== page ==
Issued June, 2015
Section VI(C) of the Criteria states:
An applicant shall not be eligible for a real property appraiser credential if, during at least the five(5) year period preceding the date of the application for licensing or certification, the applicant has been convicted of, or plead guilty or nolocontender to a crime that would call into question the applicant’s fitness for licensure.
It is impractical, and likely impossible, to compile a list of every specific circumstance where an applicant must be denied a credential. Section VI(C) is intended to provide states with the ability to deny a credential based on “public trust.” States have latitude to determine, based on their own guidelines, whether or not an applicant falls into this category and should be denied a credential.
My comment: California required background checks on all applicants when licensing first started around 20 years ago. There was a lot of discussion on what disqualified you. I didn’t hear about many license denials for experienced appraisers. I suspect this is because appraisers don’t do much criminal activity (except a few being involved in mortgage fraud). But, some had felonies in the past. For example, a felony for sale of marijuana in the 1960s – many years before the 1990s. For states which have never done background checks it is easier today. They can ask the other states what they did regarding background checks. Every state is different. Check with your state if it will be implementing background checks for the first time.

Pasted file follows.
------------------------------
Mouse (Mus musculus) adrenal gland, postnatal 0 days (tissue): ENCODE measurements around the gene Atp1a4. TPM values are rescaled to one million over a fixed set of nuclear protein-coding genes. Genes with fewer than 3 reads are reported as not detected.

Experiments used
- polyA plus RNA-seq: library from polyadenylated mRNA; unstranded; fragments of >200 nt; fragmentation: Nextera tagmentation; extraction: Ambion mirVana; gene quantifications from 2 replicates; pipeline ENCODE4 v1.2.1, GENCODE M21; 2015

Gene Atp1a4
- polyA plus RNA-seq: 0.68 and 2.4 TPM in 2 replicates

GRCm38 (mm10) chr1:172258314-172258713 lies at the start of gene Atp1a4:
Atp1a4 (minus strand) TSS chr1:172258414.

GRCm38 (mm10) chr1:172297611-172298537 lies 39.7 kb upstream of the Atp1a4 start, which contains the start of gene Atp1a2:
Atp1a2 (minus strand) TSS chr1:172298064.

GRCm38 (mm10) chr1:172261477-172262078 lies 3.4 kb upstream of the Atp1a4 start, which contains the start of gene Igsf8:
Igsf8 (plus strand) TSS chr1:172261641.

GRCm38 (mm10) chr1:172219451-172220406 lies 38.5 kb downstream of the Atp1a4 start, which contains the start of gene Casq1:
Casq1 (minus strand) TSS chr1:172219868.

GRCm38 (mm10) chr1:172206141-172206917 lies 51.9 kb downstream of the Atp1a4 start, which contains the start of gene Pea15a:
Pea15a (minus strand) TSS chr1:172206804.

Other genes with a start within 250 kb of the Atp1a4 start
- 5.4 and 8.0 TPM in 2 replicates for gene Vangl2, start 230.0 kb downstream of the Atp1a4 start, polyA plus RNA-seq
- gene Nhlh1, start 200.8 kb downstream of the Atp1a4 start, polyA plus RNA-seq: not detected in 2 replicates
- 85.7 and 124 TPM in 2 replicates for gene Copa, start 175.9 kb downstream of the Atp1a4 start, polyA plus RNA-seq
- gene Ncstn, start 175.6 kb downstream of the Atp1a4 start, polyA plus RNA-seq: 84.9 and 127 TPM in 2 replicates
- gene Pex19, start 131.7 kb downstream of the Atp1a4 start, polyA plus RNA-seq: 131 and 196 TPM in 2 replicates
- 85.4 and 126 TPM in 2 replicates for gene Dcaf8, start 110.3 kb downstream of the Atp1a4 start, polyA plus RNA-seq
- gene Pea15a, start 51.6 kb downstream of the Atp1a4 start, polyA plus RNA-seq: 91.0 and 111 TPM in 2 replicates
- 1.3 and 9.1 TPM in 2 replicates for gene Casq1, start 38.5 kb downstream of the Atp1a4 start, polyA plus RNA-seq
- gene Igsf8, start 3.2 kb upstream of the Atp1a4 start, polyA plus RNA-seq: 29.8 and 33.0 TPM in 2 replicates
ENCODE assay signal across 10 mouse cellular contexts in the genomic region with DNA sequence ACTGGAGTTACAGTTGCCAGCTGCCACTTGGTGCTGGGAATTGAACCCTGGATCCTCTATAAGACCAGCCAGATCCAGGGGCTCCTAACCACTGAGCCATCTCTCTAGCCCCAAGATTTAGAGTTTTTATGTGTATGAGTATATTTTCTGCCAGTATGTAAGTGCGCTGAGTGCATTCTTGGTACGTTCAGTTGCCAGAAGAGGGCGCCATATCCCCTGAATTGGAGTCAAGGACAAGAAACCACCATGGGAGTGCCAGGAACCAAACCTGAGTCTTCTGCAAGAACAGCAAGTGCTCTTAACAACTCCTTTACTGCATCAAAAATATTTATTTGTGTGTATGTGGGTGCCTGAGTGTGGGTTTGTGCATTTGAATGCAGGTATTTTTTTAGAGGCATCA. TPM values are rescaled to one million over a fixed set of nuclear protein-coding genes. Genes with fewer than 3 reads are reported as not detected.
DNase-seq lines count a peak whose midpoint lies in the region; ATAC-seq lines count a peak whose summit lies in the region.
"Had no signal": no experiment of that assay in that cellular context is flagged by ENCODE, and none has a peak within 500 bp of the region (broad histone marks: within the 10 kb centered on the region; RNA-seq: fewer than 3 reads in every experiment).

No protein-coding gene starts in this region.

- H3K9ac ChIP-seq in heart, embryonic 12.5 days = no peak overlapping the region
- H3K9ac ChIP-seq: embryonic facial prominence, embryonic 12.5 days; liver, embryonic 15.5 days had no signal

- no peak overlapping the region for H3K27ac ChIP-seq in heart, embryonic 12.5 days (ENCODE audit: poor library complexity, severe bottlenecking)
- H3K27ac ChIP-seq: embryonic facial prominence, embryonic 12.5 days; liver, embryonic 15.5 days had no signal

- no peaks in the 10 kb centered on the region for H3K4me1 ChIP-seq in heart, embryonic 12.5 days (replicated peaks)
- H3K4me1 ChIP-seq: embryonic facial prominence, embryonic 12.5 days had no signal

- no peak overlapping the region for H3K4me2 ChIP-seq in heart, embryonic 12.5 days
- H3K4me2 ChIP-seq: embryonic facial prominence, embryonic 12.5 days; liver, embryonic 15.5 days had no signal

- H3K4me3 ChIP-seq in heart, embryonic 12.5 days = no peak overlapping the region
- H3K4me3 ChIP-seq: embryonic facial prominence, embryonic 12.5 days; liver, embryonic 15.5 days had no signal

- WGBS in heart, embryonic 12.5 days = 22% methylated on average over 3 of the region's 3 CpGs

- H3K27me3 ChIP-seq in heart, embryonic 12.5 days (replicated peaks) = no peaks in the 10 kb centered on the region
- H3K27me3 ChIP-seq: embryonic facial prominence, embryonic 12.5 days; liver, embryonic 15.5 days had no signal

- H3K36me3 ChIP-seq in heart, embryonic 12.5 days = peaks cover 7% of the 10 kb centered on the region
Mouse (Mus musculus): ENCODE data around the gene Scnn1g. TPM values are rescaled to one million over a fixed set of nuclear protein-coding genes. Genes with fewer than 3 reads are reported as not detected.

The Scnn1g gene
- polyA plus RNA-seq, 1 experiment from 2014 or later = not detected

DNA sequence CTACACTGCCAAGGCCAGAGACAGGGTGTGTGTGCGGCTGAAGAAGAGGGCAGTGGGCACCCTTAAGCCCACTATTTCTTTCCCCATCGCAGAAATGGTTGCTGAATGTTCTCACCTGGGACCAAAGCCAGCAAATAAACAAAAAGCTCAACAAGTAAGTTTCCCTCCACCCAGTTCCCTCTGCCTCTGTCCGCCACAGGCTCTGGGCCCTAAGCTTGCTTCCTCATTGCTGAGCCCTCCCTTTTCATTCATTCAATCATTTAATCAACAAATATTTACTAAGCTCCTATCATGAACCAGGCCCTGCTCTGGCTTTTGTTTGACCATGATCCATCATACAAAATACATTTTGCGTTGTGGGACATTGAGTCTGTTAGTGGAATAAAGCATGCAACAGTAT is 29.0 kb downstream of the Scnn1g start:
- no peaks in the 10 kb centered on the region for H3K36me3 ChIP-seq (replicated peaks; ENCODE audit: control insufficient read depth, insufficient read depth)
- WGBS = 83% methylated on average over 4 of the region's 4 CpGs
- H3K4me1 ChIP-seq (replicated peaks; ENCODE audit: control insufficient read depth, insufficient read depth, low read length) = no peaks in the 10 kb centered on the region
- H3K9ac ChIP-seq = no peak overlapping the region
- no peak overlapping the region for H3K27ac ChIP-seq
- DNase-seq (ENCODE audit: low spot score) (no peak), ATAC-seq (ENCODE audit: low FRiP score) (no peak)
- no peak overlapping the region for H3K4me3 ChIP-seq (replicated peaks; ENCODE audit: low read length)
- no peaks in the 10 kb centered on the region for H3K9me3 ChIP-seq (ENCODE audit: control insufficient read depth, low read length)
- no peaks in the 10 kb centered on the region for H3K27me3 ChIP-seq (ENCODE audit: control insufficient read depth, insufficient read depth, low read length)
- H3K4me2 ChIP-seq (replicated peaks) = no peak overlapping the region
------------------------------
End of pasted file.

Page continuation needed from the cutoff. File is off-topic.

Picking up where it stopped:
Link to Q&As
Exposure Draft, Guide Note 9
https://appraisalfoundation.sharefile.com/download.aspx?id=s79a4e964ae3446db Issued January 17, 2015